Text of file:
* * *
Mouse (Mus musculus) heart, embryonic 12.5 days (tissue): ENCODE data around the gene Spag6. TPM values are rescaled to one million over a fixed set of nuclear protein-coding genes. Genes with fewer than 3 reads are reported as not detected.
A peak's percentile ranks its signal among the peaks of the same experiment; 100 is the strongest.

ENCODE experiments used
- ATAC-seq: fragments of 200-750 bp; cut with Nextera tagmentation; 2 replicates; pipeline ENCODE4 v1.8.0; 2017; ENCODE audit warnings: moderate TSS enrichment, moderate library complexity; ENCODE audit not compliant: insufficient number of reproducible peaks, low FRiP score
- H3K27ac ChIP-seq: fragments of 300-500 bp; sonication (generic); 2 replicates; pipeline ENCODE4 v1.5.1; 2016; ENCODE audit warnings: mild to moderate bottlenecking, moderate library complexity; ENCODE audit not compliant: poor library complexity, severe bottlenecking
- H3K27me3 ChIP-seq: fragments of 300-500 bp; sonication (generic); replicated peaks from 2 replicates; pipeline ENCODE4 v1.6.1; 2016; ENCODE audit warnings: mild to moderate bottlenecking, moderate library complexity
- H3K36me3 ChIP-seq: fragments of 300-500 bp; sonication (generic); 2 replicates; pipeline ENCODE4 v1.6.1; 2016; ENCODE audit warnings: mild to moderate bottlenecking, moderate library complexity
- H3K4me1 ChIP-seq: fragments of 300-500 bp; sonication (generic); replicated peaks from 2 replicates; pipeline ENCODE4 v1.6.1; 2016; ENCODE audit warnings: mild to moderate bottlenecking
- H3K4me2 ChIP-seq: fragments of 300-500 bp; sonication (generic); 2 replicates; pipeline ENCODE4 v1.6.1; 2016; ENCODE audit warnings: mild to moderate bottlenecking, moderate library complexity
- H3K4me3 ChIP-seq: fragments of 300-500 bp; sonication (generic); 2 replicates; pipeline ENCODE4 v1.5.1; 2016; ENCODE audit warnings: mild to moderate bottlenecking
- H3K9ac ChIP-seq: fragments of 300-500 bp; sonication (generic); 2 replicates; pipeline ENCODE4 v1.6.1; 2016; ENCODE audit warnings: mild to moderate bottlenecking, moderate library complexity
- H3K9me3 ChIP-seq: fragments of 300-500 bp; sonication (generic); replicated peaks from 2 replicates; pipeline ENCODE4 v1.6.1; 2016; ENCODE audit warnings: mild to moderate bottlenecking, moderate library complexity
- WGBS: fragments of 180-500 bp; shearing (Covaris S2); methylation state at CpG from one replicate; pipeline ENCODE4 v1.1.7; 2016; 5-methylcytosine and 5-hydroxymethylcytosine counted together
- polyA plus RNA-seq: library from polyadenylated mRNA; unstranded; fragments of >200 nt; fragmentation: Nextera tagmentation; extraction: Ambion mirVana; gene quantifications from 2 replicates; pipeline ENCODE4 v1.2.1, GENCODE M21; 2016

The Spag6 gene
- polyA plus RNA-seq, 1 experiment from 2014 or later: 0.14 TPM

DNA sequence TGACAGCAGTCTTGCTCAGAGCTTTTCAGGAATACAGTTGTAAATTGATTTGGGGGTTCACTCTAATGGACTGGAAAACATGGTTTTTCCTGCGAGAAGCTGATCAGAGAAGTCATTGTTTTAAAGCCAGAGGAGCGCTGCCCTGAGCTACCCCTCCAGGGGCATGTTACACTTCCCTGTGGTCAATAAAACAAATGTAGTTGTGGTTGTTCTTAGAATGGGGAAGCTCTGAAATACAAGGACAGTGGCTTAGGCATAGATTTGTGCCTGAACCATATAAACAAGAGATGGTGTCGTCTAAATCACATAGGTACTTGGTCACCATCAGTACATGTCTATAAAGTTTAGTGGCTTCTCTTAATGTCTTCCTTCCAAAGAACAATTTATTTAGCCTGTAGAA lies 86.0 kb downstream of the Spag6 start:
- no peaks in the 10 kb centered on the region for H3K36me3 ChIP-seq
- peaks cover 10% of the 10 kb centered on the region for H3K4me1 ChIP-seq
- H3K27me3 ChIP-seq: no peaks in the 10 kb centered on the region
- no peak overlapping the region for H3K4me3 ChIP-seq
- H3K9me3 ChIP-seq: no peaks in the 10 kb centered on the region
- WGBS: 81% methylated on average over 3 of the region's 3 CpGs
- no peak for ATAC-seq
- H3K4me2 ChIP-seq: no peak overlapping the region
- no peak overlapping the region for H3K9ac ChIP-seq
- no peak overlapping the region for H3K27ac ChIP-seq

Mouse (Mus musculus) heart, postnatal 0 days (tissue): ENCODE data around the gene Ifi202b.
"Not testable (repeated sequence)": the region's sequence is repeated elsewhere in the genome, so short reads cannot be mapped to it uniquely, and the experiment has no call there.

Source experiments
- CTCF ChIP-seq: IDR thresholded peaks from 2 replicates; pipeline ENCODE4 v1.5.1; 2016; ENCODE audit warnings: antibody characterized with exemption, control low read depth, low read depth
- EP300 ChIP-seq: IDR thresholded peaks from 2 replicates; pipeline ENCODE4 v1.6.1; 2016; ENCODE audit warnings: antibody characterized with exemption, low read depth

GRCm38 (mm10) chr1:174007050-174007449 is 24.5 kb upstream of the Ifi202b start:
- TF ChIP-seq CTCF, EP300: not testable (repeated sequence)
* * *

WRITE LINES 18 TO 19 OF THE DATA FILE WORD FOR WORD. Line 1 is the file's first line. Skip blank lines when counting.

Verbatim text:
- no peaks in the 10 kb centered on the region for H3K36me3 ChIP-seq
- peaks cover 10% of the 10 kb centered on the region for H3K4me1 ChIP-seq